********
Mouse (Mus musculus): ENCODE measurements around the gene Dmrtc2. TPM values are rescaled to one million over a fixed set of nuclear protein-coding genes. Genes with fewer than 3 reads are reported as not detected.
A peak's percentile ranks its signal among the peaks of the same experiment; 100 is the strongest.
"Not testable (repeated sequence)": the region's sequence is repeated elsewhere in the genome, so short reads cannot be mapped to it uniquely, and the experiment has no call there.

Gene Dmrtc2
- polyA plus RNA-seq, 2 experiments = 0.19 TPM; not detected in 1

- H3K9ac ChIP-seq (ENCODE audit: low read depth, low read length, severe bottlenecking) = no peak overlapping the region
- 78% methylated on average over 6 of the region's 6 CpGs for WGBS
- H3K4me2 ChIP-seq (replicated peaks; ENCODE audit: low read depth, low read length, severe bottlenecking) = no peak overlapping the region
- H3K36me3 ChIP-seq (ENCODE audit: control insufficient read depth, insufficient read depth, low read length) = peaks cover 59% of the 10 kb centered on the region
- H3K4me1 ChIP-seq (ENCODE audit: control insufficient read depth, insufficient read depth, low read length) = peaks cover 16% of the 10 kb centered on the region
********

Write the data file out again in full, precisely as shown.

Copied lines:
Mouse (Mus musculus): ENCODE measurements around the gene Dmrtc2. TPM values are rescaled to one million over a fixed set of nuclear protein-coding genes. Genes with fewer than 3 reads are reported as not detected.
A peak's percentile ranks its signal among the peaks of the same experiment; 100 is the strongest.
"Not testable (repeated sequence)": the region's sequence is repeated elsewhere in the genome, so short reads cannot be mapped to it uniquely, and the experiment has no call there.

Gene Dmrtc2
- polyA plus RNA-seq, 2 experiments = 0.19 TPM; not detected in 1

- H3K9ac ChIP-seq (ENCODE audit: low read depth, low read length, severe bottlenecking) = no peak overlapping the region
- 78% methylated on average over 6 of the region's 6 CpGs for WGBS
- H3K4me2 ChIP-seq (replicated peaks; ENCODE audit: low read depth, low read length, severe bottlenecking) = no peak overlapping the region
- H3K36me3 ChIP-seq (ENCODE audit: control insufficient read depth, insufficient read depth, low read length) = peaks cover 59% of the 10 kb centered on the region
- H3K4me1 ChIP-seq (ENCODE audit: control insufficient read depth, insufficient read depth, low read length) = peaks cover 16% of the 10 kb centered on the region